By Kyle Hooten
A group of Carleton College students protested a talk by a reformed white supremacist, saying the message of “tolerance and forgiveness” conflicts with their efforts to fight “oppression.”
The recently-established “Carls Talk Back” group has issued an extensive list of demands for initiatives designed to “eradicate systems of oppression that are currently affecting marginalized communities on this campus,” which the group says include “racism, classism, sexism, heterosexism, and ableism.”
“This school is way too white…And that probably in and of itself is an issue, that I’m a white girl.” Tweet This
To combat those forms of “institutional violence,” the students are calling for such initiatives as installing new washer/dryers, allocating $4,000 for “mandatory diversity training,” creating an Africana Studies department, and establishing “permanent gender-neutral bathrooms in all buildings.”
On February 9, the group protested a convocation speech by Arno Michaelis, a former white supremacist and the author of My Life After Hate, a book about his conversion from skinhead to anti-racist activist.
In an official statement, Carls Talk Back explained that the demonstration was not directed against Michaelis himself, but rather was intended to protest the rhetoric of “forgiveness and compassion” the university used to describe the event.
“Imagining only positive and forgiving responses to hatred and marginalization invalidates and minimizes the variability of reasonable responses, many of which are difficult to digest,” the statement declared, arguing that this approach “grossly oversimplifies the solution to systematic oppression” and “wrongly shifts the responsibility onto those most affected by that oppression.”
“Being that tolerance and forgiveness in the face of harm and hatred seems to be foundational to Michaelis’ reformation, the college’s decision to invite him here sends a message that directly conflicts with the efforts of students of color on campus,” the statement continued. “It also places these students in a potentially harmful and triggering predicament as a result of Michaelis’ past history of bigotry and direct physical violence directed towards communities that these students consider themselves apart [sic] of.”
Circling back to the group’s original demands, the statement concludes by reiterating the students’ commitment to ensuring that “our administration is held responsible for the harms they [sic] cause,” saying, “this is bigger than February 9th.”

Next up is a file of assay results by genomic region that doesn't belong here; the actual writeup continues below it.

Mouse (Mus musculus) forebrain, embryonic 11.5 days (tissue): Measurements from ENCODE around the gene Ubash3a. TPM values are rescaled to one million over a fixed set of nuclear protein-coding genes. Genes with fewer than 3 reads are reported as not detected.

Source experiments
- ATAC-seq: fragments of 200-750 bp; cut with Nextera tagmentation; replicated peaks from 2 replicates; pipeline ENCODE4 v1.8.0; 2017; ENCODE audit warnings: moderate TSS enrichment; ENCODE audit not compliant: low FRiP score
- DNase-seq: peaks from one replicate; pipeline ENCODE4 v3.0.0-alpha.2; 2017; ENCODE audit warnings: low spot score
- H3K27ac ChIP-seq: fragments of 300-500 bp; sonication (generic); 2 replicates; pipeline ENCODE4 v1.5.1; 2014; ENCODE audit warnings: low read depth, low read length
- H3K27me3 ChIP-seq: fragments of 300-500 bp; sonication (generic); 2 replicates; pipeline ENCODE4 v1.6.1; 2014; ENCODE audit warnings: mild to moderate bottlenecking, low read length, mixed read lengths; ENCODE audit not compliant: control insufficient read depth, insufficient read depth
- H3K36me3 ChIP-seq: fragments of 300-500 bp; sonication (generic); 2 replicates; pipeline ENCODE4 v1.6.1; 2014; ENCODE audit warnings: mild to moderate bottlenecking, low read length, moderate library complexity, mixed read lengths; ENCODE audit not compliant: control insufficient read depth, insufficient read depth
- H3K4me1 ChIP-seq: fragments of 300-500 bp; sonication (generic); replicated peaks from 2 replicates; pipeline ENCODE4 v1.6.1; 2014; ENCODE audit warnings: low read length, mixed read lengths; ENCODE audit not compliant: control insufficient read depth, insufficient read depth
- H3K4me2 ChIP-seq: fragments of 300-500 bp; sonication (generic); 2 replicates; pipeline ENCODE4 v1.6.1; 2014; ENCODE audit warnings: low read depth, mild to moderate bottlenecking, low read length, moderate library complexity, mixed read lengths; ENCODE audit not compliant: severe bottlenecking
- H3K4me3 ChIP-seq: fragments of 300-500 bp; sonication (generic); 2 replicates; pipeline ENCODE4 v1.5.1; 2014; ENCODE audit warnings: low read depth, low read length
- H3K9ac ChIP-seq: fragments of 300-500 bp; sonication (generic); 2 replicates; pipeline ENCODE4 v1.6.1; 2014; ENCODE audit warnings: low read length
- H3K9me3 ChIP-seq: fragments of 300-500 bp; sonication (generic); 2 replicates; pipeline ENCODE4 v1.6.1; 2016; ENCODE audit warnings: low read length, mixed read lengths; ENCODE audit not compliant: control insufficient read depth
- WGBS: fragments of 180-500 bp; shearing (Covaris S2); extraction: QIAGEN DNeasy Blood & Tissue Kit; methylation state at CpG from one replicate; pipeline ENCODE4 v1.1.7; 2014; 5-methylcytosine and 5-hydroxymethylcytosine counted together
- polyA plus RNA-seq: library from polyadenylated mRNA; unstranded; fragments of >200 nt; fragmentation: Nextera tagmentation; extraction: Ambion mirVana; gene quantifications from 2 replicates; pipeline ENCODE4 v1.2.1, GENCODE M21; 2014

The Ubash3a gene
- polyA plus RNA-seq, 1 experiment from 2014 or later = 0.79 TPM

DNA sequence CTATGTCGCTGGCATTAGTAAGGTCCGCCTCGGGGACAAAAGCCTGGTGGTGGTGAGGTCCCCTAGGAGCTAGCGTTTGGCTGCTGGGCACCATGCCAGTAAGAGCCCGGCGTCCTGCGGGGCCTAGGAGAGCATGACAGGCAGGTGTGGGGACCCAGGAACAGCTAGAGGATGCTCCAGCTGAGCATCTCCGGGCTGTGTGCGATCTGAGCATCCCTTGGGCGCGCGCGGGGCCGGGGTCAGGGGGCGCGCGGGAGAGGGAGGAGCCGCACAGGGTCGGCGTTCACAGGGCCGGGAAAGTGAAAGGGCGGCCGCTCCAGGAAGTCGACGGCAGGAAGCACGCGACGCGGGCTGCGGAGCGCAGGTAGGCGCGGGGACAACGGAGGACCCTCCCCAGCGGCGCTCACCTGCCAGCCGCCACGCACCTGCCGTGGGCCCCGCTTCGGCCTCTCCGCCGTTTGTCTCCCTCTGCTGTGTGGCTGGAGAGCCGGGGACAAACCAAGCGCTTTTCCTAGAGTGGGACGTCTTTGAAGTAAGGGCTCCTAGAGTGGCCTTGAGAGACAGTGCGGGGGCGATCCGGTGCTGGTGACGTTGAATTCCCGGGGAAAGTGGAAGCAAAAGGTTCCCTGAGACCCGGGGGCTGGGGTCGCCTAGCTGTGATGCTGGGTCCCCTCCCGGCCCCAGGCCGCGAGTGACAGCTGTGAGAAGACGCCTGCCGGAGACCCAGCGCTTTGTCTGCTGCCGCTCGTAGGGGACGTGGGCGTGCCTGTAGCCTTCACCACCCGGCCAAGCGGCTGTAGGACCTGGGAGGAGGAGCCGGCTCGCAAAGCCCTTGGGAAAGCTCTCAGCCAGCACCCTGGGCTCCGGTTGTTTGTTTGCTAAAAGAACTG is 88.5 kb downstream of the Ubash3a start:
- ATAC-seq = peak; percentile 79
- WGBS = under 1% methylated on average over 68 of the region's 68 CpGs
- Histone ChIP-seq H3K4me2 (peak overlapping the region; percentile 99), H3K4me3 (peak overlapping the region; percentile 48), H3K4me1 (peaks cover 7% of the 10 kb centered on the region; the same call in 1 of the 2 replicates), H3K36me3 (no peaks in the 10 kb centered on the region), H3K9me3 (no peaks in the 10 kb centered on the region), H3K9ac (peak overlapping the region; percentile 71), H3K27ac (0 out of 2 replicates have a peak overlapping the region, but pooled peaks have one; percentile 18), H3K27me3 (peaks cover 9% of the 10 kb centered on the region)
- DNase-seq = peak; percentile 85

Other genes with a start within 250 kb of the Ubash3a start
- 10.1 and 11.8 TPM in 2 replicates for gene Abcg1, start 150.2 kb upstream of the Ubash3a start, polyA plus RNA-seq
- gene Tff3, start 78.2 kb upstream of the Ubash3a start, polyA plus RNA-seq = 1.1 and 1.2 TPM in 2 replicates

The list of demands, articulated in an open letter to administrators supplemented by a timeline for implementation, insists that Carleton must “challenge” the systems of oppression that exist on campus by “redistributing power and resources in a way that is radically equitable.”
The demands, with deadlines ranging from spring 2018 to spring 2019, escalate in significance as time progresses, with this semester’s demands consisting mostly of maintenance requests.
By fall 2018, the protest group demands that the university make “Carl Talks,” a lecture series centered around social justice issues, be made “mandatory for all incoming students,” while insisting that the school also “create a committee to oversee all diversity and inclusion training for students.”
Additionally, the students want the university to completely “remove the standardized test admissions requirement,” and “increase the number of domestic and international students of color to match the proportions of the country” by 2019.
In terms of academic demands, the group calls for the expansion of the “Africana Studies Major/Minor Program” into its own department, and demands that all classes be cancelled on Muslim, Jewish, and Hindu holidays.
“The age of complacency toward change at Carleton College ends now,” the demand letter concludes, giving the university until February 23 to respond and threatening “demonstrative escalation” if it does not meet the deadline.
Many students expressed support for the demands, including student Sarah Chebli, who appreciated the group’s efforts because “they’re listening to what the students wanted.”
“I like what they’re defending, because they’re listening to what the students wanted. I support them 100 percent. I see them as a movement to make Carleton a safer place,” she told Campus Reform.
Alice, who preferred not to provide her last name, agreed, saying “this school is way too white.”
“That’s hard to say because I’m not a marginalized group. And that probably in and of itself is an issue, that I’m a white girl,” she elaborated when asked what specific problems she thinks minority students face on campus.
Student Arron Goodman offered a similar opinion, saying that Carl’s Talk Back’s demonstration “was a good protest; they got their message across,” communicating that Carleton is “not adequately helping marginalized students.”
At least one student, however, disagreed with the list of demands, but wished to remain anonymous out of fear of facing criticism.
“There’s an aspect in where in they [Carleton College] do help us a lot from financial aid. They address things like diversity. This is an institution which really helps its marginalized students,” the student told Campus Reform.
“There’s a lot of demands with multiple categories,” the student observed. “I think facilitation and planning could have been done much better. Some are very reasonable and some are not reasonable.”
Campus Reform reached out to both the university and Carls Talk Back, but did not receive responses from either.
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